A new study has again confirmed that fish is heart-healthy. So what's new about that? This study looked at how often fish was consumed, the types of fish and even how it was prepared. Data were collected from food questionnaires completed by 84,000 postmenopausal women. Here's what the study found:
- Frequency. Women who ate five or more servings of baked or broiled fish a week had a 30 percent lower risk of developing heart failure, compared with women who rarely or never ate fish.
- Preparation. Eating even one serving of fried fish a week was linked to a 48 percent higher risk of heart failure. Frying fish increases trans fats, which researchers speculate may contribute to an increase in risk for heart disease. Low-fat cooking methods, such as baking, broiling, grilling, poaching and steaming, don't produce this effect.
- Types of fish. Eating baked or broiled dark fish, such as salmon, mackerel and bluefish, was associated with a 22 percent lower risk of heart failure. That was not true for tuna and white fish, such as sole, snapper and cod.
- Omega-3 fatty acids. Researchers also looked at omega-3 intake from sources, such as fish oil supplements, vegetable oil and other plant products. They found no association between these omega-3 sources and heart failure risk. This suggests that whole fish — not just omega-3 — provided the protection from heart failure.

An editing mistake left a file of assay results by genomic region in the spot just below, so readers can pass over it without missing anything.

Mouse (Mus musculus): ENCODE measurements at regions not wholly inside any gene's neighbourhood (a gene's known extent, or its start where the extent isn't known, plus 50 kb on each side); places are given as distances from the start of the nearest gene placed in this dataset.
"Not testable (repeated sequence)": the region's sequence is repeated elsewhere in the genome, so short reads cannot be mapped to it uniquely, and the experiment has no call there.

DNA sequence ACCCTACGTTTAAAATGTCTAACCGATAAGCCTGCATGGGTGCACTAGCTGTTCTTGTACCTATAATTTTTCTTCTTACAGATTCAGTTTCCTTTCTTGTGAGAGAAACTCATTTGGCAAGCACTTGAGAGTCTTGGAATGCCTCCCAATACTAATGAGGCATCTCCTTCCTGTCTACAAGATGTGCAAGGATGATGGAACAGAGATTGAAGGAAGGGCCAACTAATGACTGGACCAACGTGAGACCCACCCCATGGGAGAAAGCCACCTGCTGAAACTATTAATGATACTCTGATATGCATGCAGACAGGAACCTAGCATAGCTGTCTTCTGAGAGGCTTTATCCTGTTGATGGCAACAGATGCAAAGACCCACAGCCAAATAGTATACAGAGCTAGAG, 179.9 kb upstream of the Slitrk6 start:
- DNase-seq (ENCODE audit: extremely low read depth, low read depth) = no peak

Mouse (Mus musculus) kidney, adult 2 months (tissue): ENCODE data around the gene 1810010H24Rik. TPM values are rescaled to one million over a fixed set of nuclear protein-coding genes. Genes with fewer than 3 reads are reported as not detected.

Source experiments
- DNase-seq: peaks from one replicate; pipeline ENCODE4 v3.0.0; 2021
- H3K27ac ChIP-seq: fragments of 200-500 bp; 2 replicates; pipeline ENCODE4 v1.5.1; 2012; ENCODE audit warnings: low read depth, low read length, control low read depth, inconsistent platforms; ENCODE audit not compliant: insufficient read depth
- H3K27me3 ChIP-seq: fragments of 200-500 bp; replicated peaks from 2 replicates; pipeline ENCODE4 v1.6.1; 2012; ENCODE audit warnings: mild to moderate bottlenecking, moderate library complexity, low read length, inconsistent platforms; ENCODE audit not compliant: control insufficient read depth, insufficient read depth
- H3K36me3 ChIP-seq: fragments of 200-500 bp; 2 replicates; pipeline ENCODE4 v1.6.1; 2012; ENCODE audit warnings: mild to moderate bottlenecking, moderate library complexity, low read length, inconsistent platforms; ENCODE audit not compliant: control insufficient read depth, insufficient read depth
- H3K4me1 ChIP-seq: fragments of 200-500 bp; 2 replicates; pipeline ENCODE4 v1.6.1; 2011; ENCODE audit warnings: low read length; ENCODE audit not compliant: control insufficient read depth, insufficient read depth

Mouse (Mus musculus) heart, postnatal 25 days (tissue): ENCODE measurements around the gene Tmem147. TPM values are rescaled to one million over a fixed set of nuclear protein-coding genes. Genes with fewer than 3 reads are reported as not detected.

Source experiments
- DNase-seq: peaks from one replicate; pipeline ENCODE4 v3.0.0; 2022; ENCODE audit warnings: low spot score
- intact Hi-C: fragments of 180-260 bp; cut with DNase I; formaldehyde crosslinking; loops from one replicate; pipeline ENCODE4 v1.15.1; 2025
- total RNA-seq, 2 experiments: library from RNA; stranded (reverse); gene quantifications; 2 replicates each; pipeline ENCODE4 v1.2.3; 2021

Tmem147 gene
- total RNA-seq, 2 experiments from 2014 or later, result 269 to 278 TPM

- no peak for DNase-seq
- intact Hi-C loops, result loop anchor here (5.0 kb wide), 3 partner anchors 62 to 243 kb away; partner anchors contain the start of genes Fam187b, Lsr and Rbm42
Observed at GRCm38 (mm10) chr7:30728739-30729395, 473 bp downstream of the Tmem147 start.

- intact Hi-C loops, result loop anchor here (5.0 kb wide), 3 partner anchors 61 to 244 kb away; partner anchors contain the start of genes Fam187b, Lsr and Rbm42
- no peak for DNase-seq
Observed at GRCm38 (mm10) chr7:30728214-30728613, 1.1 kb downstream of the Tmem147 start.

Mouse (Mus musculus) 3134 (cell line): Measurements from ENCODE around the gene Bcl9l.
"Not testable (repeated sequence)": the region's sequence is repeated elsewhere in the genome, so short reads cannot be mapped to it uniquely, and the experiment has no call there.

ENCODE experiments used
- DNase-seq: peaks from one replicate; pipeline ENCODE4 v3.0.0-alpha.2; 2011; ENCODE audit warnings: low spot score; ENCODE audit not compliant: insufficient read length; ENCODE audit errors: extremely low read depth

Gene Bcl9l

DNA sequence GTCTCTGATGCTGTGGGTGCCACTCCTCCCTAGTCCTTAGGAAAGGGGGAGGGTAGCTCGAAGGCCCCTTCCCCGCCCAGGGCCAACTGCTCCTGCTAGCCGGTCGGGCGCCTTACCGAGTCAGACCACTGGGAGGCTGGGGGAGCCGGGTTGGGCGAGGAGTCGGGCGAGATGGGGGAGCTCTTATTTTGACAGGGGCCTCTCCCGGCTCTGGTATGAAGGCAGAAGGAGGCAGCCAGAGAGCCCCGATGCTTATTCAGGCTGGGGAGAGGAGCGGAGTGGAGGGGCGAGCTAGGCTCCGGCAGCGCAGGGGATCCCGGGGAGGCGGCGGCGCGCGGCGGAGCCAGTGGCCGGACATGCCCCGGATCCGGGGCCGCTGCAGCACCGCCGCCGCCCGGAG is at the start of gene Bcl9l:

The 2010 Dietary Guidelines for Americans recommend increasing the amount and variety of seafood in your diet by choosing seafood in place of some meat and poultry. So, up your intake of fish — especially salmon, mackerel and bluefish. Here are a few low-fat recipes to get you started. Share your favorites too.
- Salmon — Brush with maple syrup and grill. Top with zest of lime or lemon.
- Mackerel — Brush with a little olive oil and season with lemon pepper, then broil.
- Bluefish — Brush with mustard and bake.
Jun. 01, 2011